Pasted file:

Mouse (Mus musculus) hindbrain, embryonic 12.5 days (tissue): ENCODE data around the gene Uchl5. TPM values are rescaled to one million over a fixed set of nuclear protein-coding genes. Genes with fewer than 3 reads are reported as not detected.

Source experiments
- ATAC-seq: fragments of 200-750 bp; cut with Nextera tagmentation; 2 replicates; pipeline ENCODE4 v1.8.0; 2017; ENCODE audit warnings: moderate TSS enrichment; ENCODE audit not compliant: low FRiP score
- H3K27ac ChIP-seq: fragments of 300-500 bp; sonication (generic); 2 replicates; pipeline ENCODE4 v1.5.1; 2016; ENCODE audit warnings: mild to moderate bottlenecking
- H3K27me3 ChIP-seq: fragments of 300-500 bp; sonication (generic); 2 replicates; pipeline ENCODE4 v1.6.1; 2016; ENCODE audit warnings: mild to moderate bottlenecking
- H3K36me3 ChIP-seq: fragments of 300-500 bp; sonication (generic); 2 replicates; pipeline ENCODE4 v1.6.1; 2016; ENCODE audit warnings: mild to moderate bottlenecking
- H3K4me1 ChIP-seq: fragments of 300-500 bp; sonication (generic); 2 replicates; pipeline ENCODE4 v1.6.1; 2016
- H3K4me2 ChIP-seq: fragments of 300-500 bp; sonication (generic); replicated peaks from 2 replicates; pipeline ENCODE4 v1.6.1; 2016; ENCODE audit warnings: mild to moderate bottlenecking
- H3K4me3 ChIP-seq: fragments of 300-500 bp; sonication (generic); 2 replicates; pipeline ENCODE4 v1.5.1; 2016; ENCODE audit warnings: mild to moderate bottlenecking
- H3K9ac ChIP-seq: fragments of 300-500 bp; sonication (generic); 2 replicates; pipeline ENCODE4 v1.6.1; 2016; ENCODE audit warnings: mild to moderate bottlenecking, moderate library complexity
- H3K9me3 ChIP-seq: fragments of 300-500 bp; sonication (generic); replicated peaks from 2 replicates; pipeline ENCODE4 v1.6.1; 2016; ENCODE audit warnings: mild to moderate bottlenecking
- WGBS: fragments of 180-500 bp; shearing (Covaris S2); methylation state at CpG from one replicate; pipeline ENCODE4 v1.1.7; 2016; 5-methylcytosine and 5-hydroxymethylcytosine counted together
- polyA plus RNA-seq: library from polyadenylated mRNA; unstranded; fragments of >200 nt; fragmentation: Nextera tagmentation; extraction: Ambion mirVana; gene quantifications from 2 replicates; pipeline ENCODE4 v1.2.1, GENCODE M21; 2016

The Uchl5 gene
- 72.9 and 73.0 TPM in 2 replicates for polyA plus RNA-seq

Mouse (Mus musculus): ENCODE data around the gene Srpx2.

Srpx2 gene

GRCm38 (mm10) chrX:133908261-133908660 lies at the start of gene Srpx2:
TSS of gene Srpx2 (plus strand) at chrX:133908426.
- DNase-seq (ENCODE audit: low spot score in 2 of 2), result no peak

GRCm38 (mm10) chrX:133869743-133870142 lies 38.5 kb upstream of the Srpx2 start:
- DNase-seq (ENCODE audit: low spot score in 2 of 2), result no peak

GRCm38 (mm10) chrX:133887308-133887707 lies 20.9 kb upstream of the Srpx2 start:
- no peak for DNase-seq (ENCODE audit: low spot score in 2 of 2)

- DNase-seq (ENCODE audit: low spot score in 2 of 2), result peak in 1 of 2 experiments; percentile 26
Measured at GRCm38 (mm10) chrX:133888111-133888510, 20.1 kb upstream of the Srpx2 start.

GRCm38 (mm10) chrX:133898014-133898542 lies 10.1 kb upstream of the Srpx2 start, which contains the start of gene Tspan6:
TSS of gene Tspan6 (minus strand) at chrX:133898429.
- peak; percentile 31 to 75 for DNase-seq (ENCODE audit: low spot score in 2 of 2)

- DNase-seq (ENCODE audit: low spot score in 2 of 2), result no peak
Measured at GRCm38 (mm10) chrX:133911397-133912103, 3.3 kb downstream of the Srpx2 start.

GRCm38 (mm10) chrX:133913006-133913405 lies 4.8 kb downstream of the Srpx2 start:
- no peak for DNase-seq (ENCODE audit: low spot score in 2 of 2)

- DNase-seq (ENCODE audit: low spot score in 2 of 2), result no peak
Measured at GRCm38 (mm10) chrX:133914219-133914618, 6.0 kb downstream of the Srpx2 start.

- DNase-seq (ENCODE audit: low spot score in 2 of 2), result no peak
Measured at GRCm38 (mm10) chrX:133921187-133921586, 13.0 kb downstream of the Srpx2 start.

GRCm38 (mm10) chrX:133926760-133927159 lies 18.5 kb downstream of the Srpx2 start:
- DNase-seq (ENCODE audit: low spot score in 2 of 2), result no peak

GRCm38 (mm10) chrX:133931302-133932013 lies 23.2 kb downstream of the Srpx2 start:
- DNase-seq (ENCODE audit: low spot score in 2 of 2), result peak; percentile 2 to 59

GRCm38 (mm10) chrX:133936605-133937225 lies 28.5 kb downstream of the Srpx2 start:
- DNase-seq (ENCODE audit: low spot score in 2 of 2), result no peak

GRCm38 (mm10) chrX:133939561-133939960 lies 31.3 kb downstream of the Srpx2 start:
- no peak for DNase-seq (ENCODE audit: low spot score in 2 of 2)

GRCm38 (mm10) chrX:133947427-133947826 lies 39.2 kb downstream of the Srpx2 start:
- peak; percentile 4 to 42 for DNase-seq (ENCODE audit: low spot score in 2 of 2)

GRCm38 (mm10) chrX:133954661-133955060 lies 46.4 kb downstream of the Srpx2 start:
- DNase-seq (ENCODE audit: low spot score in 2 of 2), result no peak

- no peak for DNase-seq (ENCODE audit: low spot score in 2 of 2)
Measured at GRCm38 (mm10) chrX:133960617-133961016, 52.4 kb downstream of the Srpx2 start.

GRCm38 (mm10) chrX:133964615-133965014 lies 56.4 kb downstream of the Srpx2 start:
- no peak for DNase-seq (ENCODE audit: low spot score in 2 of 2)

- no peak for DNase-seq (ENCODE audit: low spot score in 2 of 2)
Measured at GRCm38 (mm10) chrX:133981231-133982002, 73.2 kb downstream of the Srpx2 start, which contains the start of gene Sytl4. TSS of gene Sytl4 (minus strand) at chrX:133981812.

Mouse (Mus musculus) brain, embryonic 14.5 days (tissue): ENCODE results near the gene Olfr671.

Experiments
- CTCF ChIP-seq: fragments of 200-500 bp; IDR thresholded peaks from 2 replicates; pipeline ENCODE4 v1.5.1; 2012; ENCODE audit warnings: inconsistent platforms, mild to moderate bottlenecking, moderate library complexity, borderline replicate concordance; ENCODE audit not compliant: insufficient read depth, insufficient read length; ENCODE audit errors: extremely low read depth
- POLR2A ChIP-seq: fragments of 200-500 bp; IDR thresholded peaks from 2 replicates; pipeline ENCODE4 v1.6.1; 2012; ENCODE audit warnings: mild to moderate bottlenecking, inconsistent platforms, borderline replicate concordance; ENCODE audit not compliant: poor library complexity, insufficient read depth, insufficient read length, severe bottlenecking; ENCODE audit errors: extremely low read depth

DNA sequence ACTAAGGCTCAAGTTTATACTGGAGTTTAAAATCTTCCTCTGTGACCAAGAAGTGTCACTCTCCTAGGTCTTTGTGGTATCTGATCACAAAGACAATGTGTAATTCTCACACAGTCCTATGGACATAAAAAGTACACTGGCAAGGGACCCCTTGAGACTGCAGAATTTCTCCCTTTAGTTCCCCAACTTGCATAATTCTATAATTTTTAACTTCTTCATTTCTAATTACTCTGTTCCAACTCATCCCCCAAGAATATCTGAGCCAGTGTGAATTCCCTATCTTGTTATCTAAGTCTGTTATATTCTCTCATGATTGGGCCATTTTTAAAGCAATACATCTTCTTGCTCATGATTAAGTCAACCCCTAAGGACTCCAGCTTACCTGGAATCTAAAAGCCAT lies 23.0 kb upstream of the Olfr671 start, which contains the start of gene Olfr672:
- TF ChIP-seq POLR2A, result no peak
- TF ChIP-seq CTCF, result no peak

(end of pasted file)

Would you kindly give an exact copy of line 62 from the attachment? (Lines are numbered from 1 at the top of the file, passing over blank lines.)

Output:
- TF ChIP-seq CTCF, result no peak